Now I know why

Written By: Jackie Weger - Oct• 12•16

Savvy authors distance themselves from those less savvy

eNovel Authors at Work…A group of indie authors sharing our experiences and ehow. …..ALWAYS FREE…..

Listen up. I was dumb as rock when I entered our digital universe. I signed a seven book contract with an online publisher that was the pits. They did not move sweet romance books. I went to the publisher’s Skype forums and was told SEX SELLS. So? The other authors sneered at me because I wrote sweet romance. I wanted out. Took two years.  A senior editor moved on to open her own business. She was gonna help me to the tune of $1000. Paid her. Later, I learned she had been fired. I won’t go into everything that happened, but I will tell you this: I had the common sense to know I was getting scammed. My bad. I was easy prey. I stopped on a dime and learned this indie publishing business. eNovel Authors At Work is the result of that dime.

Yes, we all need help. I asked a colleague whose name I recognized as having been with the same trad publisher as I had, and she directed me to a pair of books.  I bought and read those books. I’ve read them several times over, because I did NOT know the language. Blog? Oh, you mean an article?  Next I figured out blog is both a noun and verb. What the heck is a bot?  An ASIN?  Where the heck do I find those suckers? I never heard of an algorithm, even in Physics class. Each step of my learning experience, I reread the books and discovered I understood more and more. Now, I understand every blamed word in those books. Yes. I do. My experience also turned me into a skeptic. Not a day goes by that I don’t question  some feature of a promotion, or a promoter–or an author’s agenda. I’m not tech savvy so I still run into snags. But! A service provider such as a formatter, editor or cover artist or indie author who is dishonest has a short shelf life in my tiny sphere of this business.

Yes, I still ask for help from savvier colleagues

but I’ve learned to give value in return. I promote their books. I send business their way. I send a small Thank You gift. I buy their books.

Which brings me to my topic. I spend time in associate forums and lend a hand where I can. I know how to write a book. I know how to promote a book. I know how to sell a book.  In one forum there was clarion call for a list of free and inexpensive promoters. I posted the link to a site that had such a list. Next an author said she could not find the list on the site I posted and asked me to download and email her the list.

Uh. No. Honey, I ain’t your personal assistant.

And therein lies the reason I’m having a South Alabama redneck hissy fit. That kind of author can suck you dry. They want to be spoon fed. At some point each of us has to get down in the trenches and learn how to get the job done. We learn from mistakes, mishaps and misdirection. That does not mean we cannot seek advice from a colleague. Hey! First Ask Google. Ask Wikipedia. Ask Amazon.

Entitlement. We are not entitled to the next author’s skill, craft, ehow or time. All of which is a valuable commodity. Everything I learn is on this site or a sister site is in PLAIN ENGLISH. Misinformation and rumor is rife in the indie universe, especially about Amazon and Bookbub and Reviews. Read the TOS. If you don’t understand it ASK and keep asking until the question is sorted and you get it.  I see trad pubbed and indie authors in business for themselves every day. Here’s why: They want to get paid for their knowledge. They ain’t giving it away for free. I do, because I know my limitations and I don’t want to go into business. I’m good right where I’m at.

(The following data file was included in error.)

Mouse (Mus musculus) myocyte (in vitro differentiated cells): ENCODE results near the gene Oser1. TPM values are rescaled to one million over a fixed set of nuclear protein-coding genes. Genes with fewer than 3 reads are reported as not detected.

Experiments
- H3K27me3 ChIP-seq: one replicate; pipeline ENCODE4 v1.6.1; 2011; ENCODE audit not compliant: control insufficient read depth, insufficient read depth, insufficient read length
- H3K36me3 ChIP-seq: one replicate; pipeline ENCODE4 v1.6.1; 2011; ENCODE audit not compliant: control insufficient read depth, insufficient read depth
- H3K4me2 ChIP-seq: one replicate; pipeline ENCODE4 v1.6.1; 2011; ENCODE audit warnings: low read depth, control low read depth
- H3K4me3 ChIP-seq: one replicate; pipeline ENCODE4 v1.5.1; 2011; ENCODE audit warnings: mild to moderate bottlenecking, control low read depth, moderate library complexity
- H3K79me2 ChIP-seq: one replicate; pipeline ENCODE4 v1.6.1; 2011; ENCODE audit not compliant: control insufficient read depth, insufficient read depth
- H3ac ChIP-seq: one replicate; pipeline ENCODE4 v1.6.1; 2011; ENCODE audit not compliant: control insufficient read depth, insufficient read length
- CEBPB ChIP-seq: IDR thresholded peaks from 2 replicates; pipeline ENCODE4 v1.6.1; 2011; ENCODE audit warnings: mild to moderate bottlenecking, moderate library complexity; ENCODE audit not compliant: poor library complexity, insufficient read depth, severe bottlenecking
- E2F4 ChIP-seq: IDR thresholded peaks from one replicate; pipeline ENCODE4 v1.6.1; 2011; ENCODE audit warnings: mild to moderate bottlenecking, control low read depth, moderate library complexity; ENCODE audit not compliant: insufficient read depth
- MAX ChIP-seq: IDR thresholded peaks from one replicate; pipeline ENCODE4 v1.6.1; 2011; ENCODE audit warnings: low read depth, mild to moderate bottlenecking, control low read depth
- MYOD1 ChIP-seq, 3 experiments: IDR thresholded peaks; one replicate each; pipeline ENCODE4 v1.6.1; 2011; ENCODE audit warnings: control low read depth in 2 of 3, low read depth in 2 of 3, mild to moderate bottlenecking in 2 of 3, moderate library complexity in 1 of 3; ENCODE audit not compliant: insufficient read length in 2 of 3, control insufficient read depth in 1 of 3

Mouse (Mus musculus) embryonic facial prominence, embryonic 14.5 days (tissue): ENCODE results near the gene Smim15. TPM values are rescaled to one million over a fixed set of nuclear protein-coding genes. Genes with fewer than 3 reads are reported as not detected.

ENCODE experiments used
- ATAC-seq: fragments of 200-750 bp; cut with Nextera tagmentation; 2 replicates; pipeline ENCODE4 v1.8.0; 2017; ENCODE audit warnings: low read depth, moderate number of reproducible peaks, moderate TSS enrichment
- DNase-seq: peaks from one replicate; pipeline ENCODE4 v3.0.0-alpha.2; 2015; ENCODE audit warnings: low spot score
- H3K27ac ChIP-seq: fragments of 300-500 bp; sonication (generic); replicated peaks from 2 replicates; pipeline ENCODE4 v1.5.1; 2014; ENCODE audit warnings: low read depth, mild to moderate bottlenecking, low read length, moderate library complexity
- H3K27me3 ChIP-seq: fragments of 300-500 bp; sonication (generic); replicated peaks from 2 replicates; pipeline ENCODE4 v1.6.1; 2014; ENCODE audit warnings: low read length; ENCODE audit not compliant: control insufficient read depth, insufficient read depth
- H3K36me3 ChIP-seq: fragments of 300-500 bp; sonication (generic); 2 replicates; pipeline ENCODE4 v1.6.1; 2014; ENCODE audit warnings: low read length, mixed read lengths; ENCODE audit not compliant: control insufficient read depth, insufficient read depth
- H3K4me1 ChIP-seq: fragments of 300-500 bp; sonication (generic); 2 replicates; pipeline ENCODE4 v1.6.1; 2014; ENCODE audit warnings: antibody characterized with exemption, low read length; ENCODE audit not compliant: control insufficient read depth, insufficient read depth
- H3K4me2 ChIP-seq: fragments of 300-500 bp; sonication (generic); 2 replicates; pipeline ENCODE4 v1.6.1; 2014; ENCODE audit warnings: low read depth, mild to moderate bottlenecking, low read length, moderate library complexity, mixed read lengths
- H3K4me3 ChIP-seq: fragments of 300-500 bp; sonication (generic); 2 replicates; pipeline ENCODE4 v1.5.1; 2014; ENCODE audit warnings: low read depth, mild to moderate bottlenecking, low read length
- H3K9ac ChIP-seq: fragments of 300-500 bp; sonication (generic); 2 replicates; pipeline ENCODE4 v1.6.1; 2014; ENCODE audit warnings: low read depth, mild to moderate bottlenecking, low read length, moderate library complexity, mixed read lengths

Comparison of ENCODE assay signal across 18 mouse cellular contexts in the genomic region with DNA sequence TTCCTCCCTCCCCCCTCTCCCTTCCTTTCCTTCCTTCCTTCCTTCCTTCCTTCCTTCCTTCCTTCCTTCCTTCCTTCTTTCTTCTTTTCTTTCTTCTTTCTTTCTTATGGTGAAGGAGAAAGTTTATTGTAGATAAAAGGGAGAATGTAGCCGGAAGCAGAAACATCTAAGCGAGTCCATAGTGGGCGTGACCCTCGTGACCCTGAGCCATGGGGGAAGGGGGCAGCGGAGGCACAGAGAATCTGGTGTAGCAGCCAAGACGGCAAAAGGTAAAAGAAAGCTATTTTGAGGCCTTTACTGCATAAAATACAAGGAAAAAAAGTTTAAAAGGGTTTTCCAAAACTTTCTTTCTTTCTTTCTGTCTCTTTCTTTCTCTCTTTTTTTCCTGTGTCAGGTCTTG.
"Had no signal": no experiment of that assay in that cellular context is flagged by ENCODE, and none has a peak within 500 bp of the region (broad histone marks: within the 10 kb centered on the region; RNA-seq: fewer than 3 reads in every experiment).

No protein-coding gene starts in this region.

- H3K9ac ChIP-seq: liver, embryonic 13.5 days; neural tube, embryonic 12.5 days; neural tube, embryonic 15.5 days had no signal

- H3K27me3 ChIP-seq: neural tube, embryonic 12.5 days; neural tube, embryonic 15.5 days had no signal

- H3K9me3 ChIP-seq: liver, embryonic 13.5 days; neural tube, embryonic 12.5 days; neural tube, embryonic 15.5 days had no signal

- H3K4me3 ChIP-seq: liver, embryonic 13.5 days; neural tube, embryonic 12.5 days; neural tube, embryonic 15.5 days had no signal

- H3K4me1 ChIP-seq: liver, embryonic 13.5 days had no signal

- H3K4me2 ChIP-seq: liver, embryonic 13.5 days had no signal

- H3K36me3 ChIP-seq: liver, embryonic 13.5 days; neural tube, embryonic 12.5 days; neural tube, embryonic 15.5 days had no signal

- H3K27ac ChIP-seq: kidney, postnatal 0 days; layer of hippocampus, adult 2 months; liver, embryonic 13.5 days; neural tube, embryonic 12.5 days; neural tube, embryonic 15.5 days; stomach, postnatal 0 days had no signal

An author I trusted referred me to site as wonderful for creating covers. Worst experience with a cover artist I ever had. Cost me $300. Plus, I had to ask a colleague to step in and repair the cover so I could use it. So! I revisited the Author Resources and Useful Links pages on eNovel. NO service gets on those pages now unless a member has used it successfully.

I preach know who you’re talking to and listening to in this business. I recently saw a post in which an author was praising a promotion site. The author gave a thumbs up to the site saying it moved books. I looked at her books. All of ’em. Honey, her books are so low in stats they could sell Gorilla Glue because they’re stuck at the bottom. I know books sink in stats.  Mine do when I’m not in promotion. So, I put the author’s books in an ebook tracker to check the stats for the past six months. Ranked in the millions for months. I also checked the site. It gives you a little bit free and next starts trying to get into your wallet.

JackieWeger-BioHeadShot (1)

Jackie Weger. Indie Author.

Usually when I post a blog, I fill it with live links…Not doing so today. Here’s why: You won’t click on those links to learn our industry. Nope. Not my problem. You can find the books I read in Author Resources.  Adding this: I adore indie authorship. I love Amazon and Kindles. We are living and publishing in historic times. It can be ugly or good. It is what we make of it.  And that is a wrap of this rant. Y’all have a good one.

@JackieWeger 2016.

Comments Welcome. Be nice. If you can’t be nice, be articulate. Add to the discussion.

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  1. We all have to learn from our mistakes and keep learning.

    • Jackie Weger says:

      Well said, Aurora Springer, eNovel’s resident molecular biophysicist, crystal expert and creator of some fine Science Fiction tales. See? I know who I’m talking to…laffin’.

  2. Roberta Kagan says:

    Great post , Jackie. I know I’ve learned a lot from mistakes I’ve made. I’m still learning, every day.

    • Jackie Weger says:

      Thank you for sharing, Roberta Kagan. You are dead on. Mistakes are terrific learning experience. Sometimes costly. The members of eNovel are super. We learn from each other and value one another’s craft, skill and experience. We don’t just take. We give back and lend one another support when the opportunity arrives.

  3. Preach it! I love that you tell it like it is. 🙂

    • Jackie Weger says:

      Thank you, Melinda Clayton who has helped me beyond measure and kindly so by putting me in the path of service I needed.